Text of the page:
# The Importance of 0 in Regressions

Mala Mahadevan (b | t) brought an article to my attention regarding a regression between elevation and introversion/extroversion by state from a few years back. Before I get into this, I want to note that I haven’t read the linked journal article and am not casting aspersions at the blog post author or the journal article authors, but this was a good learning opportunity for an important concept.

Here is the original image:

So boom, extroverts want to live on flat land and introverts in the mountains. Except that there are a few problems with this interpretation. Let’s go through them. I’ll focus entirely on interpreting this regression and try to avoid getting down any tangential rabbit holes…though knowing me, I’ll probably end up in one or two.

### The Line is NOT the Data

One of the worst things we can do as data analysts is to interpret a regression line as the most important thing on a visual. The important thing here is the per-state set of data points, but our eyes are drawn to the line. The line mentally replaces the data, but in doing so, we lose the noise. And boy, is there a lot of noise.

### Boy, is There a Lot of Noise

I don’t have the raw values but I think I can fake it well enough here to explain my point. If you look at a given elevation difference, there are some huge swings in values. For example, check out the four boxes I drew:

On the left-most box, approximately the same elevation difference relates to ranges from roughly -0.6 to 1.8 or so. Considering that our actual data ranges from -2 to approximately 3, we’re talking about a huge slice. The second box spans the two extremes. The third and fourth boxes also take up well over half the available space.

This takes us to a problem with the thin line:

### The Thin Black Line

When we draw a regression line, we typically draw a thin line to avoid overwhelming the visual. The downside to this is that it implies a level of precision which the data won’t support. We don’t see states clustered around this thin line; they’re all around it. Incorporating the variance in NEO E zscore for a given elevation difference, we have something which looks more like this:

Mind you, I don’t have the actual numbers so I’m not drawing a proper confidence interval. I think it’d be pretty close to this, though, just from eyeballing the data and recognizing the paucity of data points.

So what’s the problem here? The lines are all pointing in the same direction, so there’s definitely a relationship…right?

### Zeroing in on the Problem

Looking at the vertical axis, we have a score which runs from -2 to 3(ish), where negative numbers mean introversion and positive numbers extroversion. That makes 0 the midpoint where people are neither introverted nor extroverted. This is important because we want to show not only that this relationship is negative, but that it is meaningful. A quick and dirty way we can check this is to see how much of our confidence interval is outside the zero line. After all, we’re trying to interpret this as “people who live in higher-elevation areas tend to be more introverted.”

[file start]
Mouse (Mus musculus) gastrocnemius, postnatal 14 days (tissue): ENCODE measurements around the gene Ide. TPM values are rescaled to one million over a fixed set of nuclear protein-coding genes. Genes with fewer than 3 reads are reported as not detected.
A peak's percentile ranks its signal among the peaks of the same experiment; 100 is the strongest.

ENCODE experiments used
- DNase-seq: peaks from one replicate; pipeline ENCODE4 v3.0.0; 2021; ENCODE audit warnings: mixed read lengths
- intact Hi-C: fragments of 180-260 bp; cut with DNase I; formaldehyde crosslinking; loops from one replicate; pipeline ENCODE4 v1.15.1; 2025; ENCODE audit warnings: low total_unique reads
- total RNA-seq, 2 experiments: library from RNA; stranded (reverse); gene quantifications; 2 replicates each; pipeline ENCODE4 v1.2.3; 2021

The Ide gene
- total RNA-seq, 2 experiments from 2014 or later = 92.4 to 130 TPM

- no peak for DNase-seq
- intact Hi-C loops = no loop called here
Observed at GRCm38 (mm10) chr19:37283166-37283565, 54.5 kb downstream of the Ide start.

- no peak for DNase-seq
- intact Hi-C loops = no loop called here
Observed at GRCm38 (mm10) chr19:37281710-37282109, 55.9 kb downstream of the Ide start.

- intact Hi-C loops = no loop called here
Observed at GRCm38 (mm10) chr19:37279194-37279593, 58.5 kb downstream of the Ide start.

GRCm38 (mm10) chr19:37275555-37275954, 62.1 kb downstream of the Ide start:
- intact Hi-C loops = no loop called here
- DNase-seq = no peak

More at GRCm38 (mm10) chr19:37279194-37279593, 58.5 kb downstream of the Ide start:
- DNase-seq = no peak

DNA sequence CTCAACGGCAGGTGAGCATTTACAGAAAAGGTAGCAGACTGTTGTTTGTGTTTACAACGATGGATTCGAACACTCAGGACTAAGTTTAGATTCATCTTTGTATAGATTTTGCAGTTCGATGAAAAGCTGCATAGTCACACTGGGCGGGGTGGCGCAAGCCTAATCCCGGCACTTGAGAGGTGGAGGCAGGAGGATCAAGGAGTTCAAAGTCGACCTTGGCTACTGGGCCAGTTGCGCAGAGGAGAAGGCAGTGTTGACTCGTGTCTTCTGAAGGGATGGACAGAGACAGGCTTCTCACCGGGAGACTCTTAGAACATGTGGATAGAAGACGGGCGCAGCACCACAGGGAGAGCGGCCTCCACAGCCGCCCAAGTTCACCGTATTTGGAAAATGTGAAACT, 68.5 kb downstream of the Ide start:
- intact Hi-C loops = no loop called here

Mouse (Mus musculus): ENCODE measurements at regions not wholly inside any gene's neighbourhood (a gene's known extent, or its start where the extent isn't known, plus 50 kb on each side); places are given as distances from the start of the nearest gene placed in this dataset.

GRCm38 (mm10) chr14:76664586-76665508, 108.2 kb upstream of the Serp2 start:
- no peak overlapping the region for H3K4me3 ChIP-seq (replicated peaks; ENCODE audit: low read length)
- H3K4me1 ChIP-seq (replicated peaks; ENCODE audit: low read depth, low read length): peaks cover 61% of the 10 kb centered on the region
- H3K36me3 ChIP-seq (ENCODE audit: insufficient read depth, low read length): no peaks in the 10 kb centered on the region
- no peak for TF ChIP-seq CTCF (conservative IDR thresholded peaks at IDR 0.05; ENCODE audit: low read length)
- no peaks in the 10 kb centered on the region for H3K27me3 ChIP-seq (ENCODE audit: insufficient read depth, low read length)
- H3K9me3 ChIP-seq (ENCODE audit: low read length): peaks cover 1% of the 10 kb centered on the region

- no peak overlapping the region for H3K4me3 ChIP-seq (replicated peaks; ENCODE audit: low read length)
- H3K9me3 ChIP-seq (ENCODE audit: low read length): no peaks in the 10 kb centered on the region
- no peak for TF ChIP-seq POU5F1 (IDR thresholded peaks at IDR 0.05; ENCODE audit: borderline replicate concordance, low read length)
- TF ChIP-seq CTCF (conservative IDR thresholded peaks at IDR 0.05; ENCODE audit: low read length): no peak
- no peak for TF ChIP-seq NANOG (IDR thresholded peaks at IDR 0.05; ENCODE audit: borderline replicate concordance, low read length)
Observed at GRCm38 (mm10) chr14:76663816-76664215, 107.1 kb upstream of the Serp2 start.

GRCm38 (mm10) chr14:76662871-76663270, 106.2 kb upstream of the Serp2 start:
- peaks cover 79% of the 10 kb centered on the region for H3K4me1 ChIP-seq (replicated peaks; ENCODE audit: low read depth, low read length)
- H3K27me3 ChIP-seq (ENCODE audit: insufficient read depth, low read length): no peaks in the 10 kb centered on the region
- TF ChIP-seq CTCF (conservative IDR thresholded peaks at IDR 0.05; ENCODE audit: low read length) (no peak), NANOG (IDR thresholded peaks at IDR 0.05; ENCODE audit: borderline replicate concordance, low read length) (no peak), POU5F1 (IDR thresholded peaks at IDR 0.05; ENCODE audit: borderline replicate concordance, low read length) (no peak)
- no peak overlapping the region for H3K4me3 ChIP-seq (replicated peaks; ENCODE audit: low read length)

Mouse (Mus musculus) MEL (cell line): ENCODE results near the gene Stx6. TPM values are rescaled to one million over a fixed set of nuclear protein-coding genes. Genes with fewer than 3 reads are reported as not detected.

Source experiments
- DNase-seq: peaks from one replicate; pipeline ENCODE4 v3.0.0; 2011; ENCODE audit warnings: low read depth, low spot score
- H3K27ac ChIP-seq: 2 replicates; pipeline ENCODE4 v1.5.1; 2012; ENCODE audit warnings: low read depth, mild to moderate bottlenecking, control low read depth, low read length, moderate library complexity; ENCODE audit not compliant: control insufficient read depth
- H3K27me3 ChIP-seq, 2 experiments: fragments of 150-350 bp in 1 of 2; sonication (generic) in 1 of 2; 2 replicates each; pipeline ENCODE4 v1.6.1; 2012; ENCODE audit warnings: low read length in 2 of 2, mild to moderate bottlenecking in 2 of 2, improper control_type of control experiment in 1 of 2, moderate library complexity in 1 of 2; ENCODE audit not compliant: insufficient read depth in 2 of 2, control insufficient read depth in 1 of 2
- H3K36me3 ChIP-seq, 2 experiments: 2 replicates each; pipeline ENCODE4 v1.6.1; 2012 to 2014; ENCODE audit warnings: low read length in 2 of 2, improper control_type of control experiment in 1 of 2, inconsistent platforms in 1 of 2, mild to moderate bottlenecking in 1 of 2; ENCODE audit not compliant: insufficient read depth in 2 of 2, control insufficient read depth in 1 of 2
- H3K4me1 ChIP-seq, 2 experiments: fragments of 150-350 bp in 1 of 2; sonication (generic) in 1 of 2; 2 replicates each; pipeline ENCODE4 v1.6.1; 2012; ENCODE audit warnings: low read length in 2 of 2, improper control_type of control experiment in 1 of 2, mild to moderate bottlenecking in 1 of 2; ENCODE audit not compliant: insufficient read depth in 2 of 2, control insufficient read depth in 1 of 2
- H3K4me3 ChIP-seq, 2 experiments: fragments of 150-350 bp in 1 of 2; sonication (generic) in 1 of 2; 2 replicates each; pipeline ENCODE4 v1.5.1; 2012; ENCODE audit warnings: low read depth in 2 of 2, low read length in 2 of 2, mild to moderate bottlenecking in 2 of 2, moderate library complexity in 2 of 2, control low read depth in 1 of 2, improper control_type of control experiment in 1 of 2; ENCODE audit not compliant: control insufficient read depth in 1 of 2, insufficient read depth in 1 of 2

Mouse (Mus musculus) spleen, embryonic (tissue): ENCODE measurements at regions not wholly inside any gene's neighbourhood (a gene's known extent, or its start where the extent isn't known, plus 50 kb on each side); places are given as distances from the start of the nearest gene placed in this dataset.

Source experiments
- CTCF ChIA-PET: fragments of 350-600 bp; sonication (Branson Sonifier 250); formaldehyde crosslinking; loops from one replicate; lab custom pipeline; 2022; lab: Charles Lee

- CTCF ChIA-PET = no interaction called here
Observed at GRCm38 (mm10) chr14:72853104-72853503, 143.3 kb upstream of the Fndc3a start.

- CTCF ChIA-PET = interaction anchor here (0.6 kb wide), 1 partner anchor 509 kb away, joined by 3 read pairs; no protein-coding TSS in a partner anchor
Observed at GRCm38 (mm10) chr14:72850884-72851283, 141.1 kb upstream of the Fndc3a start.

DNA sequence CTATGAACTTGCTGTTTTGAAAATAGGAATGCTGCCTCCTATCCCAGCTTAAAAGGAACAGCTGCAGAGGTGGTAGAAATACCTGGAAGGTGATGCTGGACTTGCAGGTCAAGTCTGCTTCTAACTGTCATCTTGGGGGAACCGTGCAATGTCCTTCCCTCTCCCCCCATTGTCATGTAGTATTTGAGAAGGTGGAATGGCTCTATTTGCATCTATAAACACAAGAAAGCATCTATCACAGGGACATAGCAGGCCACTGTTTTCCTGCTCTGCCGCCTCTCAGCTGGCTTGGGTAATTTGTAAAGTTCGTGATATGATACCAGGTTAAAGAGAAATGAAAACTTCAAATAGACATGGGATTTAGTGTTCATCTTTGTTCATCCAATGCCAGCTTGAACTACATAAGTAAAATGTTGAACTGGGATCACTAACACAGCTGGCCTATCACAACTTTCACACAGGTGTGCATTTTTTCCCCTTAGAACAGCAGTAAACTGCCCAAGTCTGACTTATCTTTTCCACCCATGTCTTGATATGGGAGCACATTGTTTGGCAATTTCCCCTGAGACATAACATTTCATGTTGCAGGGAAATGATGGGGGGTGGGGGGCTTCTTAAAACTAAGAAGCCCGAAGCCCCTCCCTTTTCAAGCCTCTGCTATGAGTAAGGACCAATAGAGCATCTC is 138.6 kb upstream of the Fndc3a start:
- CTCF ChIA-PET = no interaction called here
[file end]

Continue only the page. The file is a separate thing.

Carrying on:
With our fat confidence interval guess, the confidence interval for all 50 states (plus one swamp) includes the 0 line, meaning that even though we can draw a line pointing downward, we can’t conclusively say that there is any sort of relationship between introversion/extroversion and differences in elevation because both answers are within our realm of possibility for the entire range of the visual.

But hey, maybe I’m way off on my confidence interval guess. Let’s tighten it up quite a bit and shrink it roughly in half. That gives us an image which looks like this:

If I cut that confidence interval roughly in half, I lose enough states that those CI bars probably are too narrow. Conclusions we can draw include:

• Any state with an elevation difference over ~16,000 is likely to have a NEO E zscore below 0.
• Alaska is the only state with an elevation difference over 16,000.

For all of the other states, well, we still can’t tell.

### Conclusion

Looking solely at this image, we can’t tell much about NEO E zscore versus elevation difference except that there appears to be a negative correlation which is meaningful for any state above 16,000 feet of difference in elevation. Based on the raw picture, however, your eyes want to believe that there’s a meaningful negative correlation. It’s just not there, though.

### Bonus Round: Rabbit Holes I Semi-Successfully Avoided

I won’t get into any of these because they’re tangents and the further I get away from looking at the one picture, the more likely it is that I end up talking about something which the paper authors covered. Let me reiterate that I’m not trashing the underlying paper, as I haven’t read it. But here are a few things I’d want to think about:

• This data is at the state level and shows elevation difference. When sampling, it seems like you’d want to sample at something closer to the county level in order to get actual elevation. After all, the conjecture is that there is a separating equilibrium between extroverts and introverts based on elevation.
• Elevation difference is also a bit weird of a proxy to use by state. Not so weird that it’s hinky, but weird enough to make me think about it.
• Looking at Alaska in particular, they had 710K people as of the 2010 census, but here are the top cities and their elevations:

This tells us that, at a minimum, ~56% of Alaska residents lived at or near sea level despite being one of the most mountainous states. If introverts want to live in high-elevation areas, it’s a little weird that they’re flocking to the coastline, which is supposed to be a high-extroversion area based on the journal article’s summary. But again, I didn’t read the article (or even look for a non-gated copy), so take that with plenty of grains of salt.